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Car of the Week: 1954 Kaiser Darrin drag car

As far as Lee Abrams knows, he and his twin brother Gary are the only guys goofy enough to ever turn a 1954 Kaiser-Darrin into a full-blown drag car. In fact, they’ve done it twice.
Car of the Week 2020

Story by Brian Earnest
Photos by Angelo Van Bogart

As far as Lee Abrams knows, he and his twin brother Gary are the only guys goofy enough to ever turn a 1954 Kaiser-Darrin into a full-blown drag car.

In fact, they’ve done it twice.

The first time around came back in the early 1960s, when the teenagers somehow talked their dad into letting them by a battered Darrin for the princely sum of $150. The second time came many years later, when Lee discovered the faded hulk of a race car residing in Florida and got a chance to buy it back. The second time around has proven to be just as much fun as the first for the Tucson, Ariz., resident, who has turned his “Miracle Car Wash” grass roots racer into a show-stopping show pony that is still capable of turning some exhilarating times on the drag strip.

“When I got the car done and running [a second time], it was unbelievable. It was an unbelievable feeling,” says Abrams, who will be showing off the car for a second time next month at the Iola Old Car Show in Iola, Wis. “And to have it again in its racing form … it’s just amazing. I didn’t build it to race it, I built it to show it, but I built it like I was going to race it.”


Abrams’ long love affair with his wild yellow Darrin began in 1961, when he and his brother scraped up enough money to buy the damaged car, even though they weren’t old enough to drive. Only 435 of the ground-breaking Darrins had been built seven years earlier, and they were destined to become collector prizes decades later. But none of that was on Lee and Gary’s minds at the time. “We were just about to get our driver’s licenses, and who wouldn’t want a little two-seat sports car?” Abrams laughs. “We didn’t know what a Darrin was, we just knew it was a little two-seater sports car and what teenager wouldn’t want that? And back then it wasn’t such a big deal. It really wasn’t. Back then, they weren’t bringing big bucks. Now the prices have just gone through the roof.”

After failing to talk his sons out of buying, the twins’ father actually helped them patch up the body and get it running. The boys had a grand time with the Darrin as their primary mode of transportation in Cleveland before the family pulled up stakes and moved to Tucson. The Darrin came along, flat-towed across the country. After relocating, the boys transplanted a 265-cid Chevy V-8 into the Darrin and began finding plenty of challengers at stop light drags around their new home. One race led to another, and one engine led to another, and before long the boys were traveling out of state and crisscrossing the country drag racing the Darrin gasser they called “Dare-n” at any venue they could afford to visit, collecting boxes of A/Modified Sport trophies in the process.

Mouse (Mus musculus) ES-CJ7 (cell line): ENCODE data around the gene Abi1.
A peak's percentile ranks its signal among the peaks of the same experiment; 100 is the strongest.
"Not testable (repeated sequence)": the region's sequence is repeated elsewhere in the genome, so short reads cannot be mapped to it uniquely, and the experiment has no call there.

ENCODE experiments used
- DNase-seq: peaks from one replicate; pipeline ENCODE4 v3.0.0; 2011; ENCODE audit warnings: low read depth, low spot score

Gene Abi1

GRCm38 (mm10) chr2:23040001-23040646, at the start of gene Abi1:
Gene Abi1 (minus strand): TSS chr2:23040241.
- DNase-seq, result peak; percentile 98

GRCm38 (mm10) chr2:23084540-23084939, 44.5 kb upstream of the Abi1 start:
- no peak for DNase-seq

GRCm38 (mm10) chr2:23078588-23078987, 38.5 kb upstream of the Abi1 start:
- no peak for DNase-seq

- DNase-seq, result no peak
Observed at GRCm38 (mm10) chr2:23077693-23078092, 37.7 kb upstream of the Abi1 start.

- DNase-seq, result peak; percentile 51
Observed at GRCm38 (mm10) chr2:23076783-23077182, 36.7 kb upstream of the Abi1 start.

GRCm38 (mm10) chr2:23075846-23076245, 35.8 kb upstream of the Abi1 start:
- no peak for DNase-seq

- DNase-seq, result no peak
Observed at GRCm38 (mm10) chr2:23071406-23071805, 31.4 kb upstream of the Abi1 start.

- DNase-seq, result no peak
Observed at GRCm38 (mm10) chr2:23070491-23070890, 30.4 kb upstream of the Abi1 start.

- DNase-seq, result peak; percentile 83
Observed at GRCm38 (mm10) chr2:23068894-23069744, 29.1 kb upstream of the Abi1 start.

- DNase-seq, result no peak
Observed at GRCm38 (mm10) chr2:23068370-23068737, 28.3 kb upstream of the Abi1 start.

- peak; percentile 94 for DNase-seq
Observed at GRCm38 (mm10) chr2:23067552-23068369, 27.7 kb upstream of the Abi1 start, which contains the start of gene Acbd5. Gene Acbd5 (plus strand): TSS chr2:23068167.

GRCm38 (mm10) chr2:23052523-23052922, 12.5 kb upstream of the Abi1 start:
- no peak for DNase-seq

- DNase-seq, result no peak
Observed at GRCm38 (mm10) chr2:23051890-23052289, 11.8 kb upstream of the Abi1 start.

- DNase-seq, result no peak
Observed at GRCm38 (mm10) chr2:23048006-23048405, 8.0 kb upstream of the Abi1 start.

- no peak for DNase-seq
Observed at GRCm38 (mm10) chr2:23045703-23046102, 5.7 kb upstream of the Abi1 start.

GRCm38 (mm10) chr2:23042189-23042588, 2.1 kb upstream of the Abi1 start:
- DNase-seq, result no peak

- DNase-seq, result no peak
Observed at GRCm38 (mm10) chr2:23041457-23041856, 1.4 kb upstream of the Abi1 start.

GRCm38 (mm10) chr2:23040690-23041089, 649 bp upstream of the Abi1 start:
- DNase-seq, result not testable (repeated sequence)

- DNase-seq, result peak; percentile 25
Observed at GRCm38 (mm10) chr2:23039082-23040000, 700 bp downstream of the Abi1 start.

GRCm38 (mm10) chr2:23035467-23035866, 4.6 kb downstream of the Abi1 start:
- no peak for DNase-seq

“We raced it around the streets for a bunch of years and kept putting a bigger and bigger motor in it and finally made it into strictly a drag race car,” Abrams said. “We raced all through the ’60s then around ’70 or ’71 we sold it because we both had families and both really didn’t have the money to deal with it anymore. It was expensive because we were always trying to make it faster and faster and it kept breaking and we couldn’t really afford that.”


Abrams believes the car went to Chicago briefly, but he lost track of it not long after he sold it. He didn’t hear anything more about the car for 35 years, and didn’t even know if it still existed. In the meantime, Abrams had bought another red Darrin in the mid-1960s and recently loaded it up with a fire-breathing 502-cid V-8. He remained a Darrin enthusiast and club member, but never heard a word about his long-lost yellow racer. Then fate intervened out of the blue.

“I always kind of wondered what happened to it,” Abrams said. “Then in about 2006 we were at a Kaiser convention and my wife overhead folks talking about a yellow Kaiser-Darrin that had been raced and she came and got me. I found out who had it and it turned out to be a club member who lived in Florida.”